by Dan Benford
Directorate of Plans, Training, Mobilization and Security Range Division
Many people understand that the Army manages the training lands at Fort Carson and at the Piñon Canyon Maneuver Site, but what does managing the land really mean?
It means the Army understands it must take care of training resources in order to continue to have a place to train to high readiness levels, today and into the future — that the most important training resource is the land itself.
Fort Carson is required by laws and regulations to protect and preserve the natural, cultural and historic resources on military training lands, which ultimately ensures that Army lands are able to provide viable training opportunities for years to come.
Maintaining and sustaining training lands takes an integrated management approach that requires the expertise, dedication and cooperation of many people from several organizations and agencies.
Myriad Fort Carson programs are involved in ensuring that training is done in a manner that sustains the land, including:
• Land rehabilitation and re-vegetation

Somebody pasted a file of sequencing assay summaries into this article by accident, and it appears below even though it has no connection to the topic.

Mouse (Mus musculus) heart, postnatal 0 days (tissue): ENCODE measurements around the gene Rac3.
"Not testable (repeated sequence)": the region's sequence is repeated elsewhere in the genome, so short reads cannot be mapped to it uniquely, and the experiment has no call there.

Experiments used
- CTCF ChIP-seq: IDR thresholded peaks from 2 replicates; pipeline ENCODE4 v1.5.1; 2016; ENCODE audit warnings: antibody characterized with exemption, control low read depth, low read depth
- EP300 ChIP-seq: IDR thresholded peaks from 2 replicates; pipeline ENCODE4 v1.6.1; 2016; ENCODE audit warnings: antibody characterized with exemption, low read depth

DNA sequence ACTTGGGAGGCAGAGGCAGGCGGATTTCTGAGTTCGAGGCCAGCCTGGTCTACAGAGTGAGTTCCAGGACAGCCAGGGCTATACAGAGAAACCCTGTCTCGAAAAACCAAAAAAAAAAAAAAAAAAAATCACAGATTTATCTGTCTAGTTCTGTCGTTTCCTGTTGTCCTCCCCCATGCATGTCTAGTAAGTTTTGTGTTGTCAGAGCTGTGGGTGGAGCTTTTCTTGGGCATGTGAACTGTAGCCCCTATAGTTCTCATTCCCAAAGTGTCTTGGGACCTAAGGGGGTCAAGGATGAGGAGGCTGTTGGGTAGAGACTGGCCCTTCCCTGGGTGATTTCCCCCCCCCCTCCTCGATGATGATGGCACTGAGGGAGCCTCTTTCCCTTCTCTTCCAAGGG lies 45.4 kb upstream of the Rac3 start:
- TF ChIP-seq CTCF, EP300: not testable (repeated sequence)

• Land condition monitoring and analysis studies
• Cultural resources surveys and protection activities
• Wildlife and habitat assessments
• National Environmental Policy Act analysis
• Storm-water management
• Wild land fire mitigation
• Noxious weed control studies and initiatives
• Threatened and endangered species monitoring and protection
• Wildlife enforcement
• Erosion control
• Fugitive dust mitigation initiatives
• Water quality assessments and efforts
• Pollution prevention measures
• Environmental compliance and monitoring inspections
• Migratory Bird Treaty Act efforts
• Compatible use initiatives
• Emissions and air pollutant monitoring
• Noise monitoring
• Facility and utility repairs and services
• Road maintenance work
• Security enforcement
• Monitoring outdoor recreational use
On a daily basis, military training is not the only activity going on at training areas. It is not uncommon to have military training taking place in a training area next to a conservation, preservation or land rehabilitation effort.
Before any military training is authorized to take place on
Fort Carson’s training resources, there are several mandatory educational classes required for the units training downrange. These requirements include: the Range Safety Officer Certification Course, Maneuver Damage Control Course and Environmental Protection Officer Course. These courses are designed to educate the key individuals from each training unit on the specific do’s and don’ts associated with conducting safe and controlled military training while remaining good stewards of the training resources and causing the least adverse impact as possible.
Ultimately, sustaining training lands is about taking care of available training resources so that Fort Carson can continue to provide those resources to train today’s Soldiers and future generations of Soldiers.